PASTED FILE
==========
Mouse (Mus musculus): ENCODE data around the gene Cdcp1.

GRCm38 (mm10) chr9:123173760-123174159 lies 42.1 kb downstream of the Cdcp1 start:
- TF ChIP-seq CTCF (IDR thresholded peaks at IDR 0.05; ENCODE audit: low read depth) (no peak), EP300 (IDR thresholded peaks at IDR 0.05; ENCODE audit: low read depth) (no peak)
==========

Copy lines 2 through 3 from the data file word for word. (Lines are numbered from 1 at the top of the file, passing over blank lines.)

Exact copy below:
GRCm38 (mm10) chr9:123173760-123174159 lies 42.1 kb downstream of the Cdcp1 start:
- TF ChIP-seq CTCF (IDR thresholded peaks at IDR 0.05; ENCODE audit: low read depth) (no peak), EP300 (IDR thresholded peaks at IDR 0.05; ENCODE audit: low read depth) (no peak)